“‘The standards must be made significantly fewer in number, significantly clearer in their meaning and relevance for college and work, and significantly higher in terms of mastery,’ they wrote. In reading, for example, they said schools should deemphasize literature and rely more on ‘informational texts’ – speeches, magazine articles, government reports. As Coleman would later put it, ‘It is rare in a working environment that someone says, “Johnson, I need a market anylysis by Friday, but before that, I need a compelling account of your childhood”’” (September/October, p. 38).

I am not necessarily opposed to the imposition of a well-conceived and perhaps limited national common core; nor do I object to using the sort of texts Coleman and Zimba mention as an important part of students’ broad education; certainly that is better than the stereotypical first-day assignment of “How I Spent My Summer.” But I do object to the truncation, the cutting-off and narrowing, of the curriculum suggested by Coleman’s glib and uncomprehending dismissal of anything literary. I would venture to say that market analysis will not have much to say about how to live peacefully with people who are (or appear to be) substantially different from us.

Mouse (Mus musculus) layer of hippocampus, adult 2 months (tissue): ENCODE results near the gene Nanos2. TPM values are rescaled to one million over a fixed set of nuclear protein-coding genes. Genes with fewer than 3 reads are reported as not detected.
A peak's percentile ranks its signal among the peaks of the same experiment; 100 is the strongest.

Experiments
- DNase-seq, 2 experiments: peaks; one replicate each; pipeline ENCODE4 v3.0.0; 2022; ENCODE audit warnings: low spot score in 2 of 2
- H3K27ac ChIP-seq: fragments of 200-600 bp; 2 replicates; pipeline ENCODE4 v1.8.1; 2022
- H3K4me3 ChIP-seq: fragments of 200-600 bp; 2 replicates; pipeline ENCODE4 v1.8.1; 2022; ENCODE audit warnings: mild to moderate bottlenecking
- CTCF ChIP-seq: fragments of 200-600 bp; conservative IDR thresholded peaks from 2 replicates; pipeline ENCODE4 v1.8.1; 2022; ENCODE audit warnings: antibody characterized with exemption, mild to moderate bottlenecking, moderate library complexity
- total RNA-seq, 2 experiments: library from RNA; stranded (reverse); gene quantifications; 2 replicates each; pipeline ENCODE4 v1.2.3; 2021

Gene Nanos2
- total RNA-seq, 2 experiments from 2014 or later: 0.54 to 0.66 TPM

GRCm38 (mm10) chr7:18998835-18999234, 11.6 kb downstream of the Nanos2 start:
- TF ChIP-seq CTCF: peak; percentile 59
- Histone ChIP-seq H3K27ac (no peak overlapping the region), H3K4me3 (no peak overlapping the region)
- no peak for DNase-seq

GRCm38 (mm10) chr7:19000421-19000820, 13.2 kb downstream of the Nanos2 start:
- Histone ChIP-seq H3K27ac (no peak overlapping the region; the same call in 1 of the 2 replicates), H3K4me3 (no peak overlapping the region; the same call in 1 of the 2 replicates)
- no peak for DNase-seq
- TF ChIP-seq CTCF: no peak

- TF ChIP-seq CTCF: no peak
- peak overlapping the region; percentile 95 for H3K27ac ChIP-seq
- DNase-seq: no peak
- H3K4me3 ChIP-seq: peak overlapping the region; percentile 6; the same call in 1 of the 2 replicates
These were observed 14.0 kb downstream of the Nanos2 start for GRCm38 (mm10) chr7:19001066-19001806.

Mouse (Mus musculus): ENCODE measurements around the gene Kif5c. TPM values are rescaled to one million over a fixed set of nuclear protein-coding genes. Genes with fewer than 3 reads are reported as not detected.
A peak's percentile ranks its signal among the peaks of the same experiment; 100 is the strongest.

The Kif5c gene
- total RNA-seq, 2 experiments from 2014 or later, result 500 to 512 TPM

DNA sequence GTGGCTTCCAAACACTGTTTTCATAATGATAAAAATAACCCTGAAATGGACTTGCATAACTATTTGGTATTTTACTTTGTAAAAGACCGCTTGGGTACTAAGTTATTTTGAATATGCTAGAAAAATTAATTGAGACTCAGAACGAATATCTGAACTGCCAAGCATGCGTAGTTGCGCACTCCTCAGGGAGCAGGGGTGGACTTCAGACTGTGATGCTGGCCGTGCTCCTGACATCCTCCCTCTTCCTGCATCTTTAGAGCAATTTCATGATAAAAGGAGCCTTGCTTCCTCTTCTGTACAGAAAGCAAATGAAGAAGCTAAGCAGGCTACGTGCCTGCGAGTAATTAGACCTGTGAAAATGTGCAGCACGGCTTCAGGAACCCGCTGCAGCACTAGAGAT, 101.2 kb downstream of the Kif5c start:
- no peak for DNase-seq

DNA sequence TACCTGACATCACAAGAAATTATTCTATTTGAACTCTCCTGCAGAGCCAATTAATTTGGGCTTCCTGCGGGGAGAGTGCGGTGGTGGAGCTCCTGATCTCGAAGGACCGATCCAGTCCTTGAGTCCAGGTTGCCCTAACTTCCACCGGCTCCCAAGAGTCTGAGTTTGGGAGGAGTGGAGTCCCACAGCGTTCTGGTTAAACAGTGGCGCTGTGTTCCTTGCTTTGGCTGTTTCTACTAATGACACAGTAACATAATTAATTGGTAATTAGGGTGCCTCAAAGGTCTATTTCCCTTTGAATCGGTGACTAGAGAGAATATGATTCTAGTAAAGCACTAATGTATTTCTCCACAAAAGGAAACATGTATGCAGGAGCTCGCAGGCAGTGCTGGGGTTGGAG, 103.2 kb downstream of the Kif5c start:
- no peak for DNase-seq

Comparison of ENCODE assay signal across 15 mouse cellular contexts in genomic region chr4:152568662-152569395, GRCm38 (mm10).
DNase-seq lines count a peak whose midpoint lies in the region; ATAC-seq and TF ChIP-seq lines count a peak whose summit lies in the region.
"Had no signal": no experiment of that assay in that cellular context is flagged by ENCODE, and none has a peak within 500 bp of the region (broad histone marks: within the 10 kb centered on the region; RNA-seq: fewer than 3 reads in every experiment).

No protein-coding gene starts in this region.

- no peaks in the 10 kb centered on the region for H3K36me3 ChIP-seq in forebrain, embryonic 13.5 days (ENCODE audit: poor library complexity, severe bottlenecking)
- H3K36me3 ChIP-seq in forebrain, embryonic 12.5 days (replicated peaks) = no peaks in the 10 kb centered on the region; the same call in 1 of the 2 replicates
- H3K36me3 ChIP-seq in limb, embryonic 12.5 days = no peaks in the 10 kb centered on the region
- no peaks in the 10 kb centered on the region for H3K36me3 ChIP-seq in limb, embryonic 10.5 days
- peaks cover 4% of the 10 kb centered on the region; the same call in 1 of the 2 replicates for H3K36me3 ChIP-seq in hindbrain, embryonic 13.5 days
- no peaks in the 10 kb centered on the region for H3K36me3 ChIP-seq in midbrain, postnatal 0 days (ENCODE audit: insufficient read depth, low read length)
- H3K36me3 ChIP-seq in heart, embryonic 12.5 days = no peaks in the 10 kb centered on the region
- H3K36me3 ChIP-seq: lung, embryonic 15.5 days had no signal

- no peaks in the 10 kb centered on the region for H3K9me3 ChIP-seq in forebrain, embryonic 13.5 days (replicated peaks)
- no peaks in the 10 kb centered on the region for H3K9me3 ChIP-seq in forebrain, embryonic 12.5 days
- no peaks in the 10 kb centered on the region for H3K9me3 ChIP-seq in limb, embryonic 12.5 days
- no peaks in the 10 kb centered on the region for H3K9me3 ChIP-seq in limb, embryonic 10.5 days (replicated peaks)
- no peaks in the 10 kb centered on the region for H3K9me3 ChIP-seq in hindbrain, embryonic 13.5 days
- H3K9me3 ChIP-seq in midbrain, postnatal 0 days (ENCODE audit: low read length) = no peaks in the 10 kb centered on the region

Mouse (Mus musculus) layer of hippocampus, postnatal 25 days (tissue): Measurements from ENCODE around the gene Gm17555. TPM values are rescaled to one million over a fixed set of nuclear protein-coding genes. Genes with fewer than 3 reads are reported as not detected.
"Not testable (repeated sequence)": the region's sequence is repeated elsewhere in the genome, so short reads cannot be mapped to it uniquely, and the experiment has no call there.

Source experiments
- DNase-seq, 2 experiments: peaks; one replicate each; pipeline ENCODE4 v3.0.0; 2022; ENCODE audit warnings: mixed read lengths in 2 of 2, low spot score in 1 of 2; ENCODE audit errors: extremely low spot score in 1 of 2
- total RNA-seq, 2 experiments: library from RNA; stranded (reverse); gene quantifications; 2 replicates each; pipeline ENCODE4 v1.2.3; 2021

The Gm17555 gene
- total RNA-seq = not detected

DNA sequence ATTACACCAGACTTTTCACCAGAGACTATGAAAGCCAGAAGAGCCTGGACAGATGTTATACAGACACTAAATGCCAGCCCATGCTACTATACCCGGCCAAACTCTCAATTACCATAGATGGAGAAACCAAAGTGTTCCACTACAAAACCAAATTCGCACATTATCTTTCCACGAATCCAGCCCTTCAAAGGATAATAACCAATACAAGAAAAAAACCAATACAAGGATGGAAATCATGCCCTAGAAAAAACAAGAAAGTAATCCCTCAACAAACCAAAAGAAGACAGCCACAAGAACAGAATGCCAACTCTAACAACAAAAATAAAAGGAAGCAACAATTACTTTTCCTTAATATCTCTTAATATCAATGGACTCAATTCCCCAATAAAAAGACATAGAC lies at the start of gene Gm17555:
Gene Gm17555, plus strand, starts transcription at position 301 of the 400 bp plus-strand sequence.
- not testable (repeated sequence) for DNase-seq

Jorge Luis Borges, the great Argentine literary stylist of the past century, liked to think of himself as a citizen of the world, not just of Argentina. Which is not to say that his literature was not profoundly Argentine. His nation’s history and the nuances of the different streets and neighborhoods of Buenos Aires run through all of his prose and poetry, but no more so than did the literatures and philosophical traditions of England and Germany, as well as of Sheherezade’s Arabian Nights and what we used to call the Orient. Likewise, while my own writing is infused with Argentina and Cervantes’s Spain, among other influences, it is ultimately grounded in these United States where I was born and grew up – and in my own state of Indiana.